mobilemenuClose menu
Rare Barometer survey report shows that people with rare diseases give their healthcare experience a medium-low rating.

Rare Barometer survey report shows that people with rare diseases give their healthcare experience a medium-low rating.

29-03-2021

Based on over 3900 submissions received through the 2019-2020 H-CARE survey, the report outlines the major gaps in healthcare delivery and provides recommendations for future reform.

According to the respondents, healthcare services for rare and complex conditions only occasionally consider key aspects, such as follow-up consultations and appropriate psychological and social support. The H-Care survey findings indicate that there is still plenty of room for improvement and redesign of health and social services to meet the needs of people living with a rare or complex condition in Europe.

Moreover, the results show that patients living with a rare disease have a worse healthcare experience than other patients affected by chronic diseases. While both require multidisciplinary care and have broadly similar needs, patients with rare diseases seem to have a harder time accessing care that meets their needs.

Among the three priority areas for improvement, the respondents indicated the need for follow-up consultations, more orientation on resources and support, and psychological assistance. Timely follow-up is vital to ensure that the patient is aware of his or her diagnosis and moves forward with the prescribed treatment plan. Still to this day, many people living with a rare disease feel left alone with their concerns. Orienting patients towards community support groups, alongside adequate psychological and emotional help, emerges as a key factor in ensuring a better healthcare experience.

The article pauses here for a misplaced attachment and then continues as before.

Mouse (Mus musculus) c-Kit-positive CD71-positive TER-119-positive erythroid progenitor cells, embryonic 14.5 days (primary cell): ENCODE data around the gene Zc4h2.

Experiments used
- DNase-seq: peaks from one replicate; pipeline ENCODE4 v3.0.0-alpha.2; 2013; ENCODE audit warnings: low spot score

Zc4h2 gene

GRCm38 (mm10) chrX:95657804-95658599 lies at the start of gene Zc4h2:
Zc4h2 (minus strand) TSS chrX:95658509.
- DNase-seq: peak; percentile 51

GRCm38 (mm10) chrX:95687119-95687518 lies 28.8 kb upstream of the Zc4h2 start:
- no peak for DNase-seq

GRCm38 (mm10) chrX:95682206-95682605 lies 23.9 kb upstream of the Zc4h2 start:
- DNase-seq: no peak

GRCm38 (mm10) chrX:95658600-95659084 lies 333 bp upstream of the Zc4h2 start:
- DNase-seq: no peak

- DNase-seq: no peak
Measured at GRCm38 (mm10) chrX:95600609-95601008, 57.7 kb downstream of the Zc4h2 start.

In order to support patients and carers, experts should also improve coordination with other doctors and provide recommendations to patients on how to manage the disease in their daily life, for instance by setting specific goals or developing disease management programmes.

"The results of this survey confirm that there is still work to be done to improve the healthcare experience of people living with a rare or complex condition. From providing appropriate psychological support and ensuring better care coordination to signposting to support groups. We invite healthcare providers, clinicians and hospital managers, and health and social care authorities to analyse the results, extract lessons, and use them to inform future service redesign and policy interventions", says Inés Hernando, ERN and Healthcare Director.

Find the press release here

EU IPFF

Search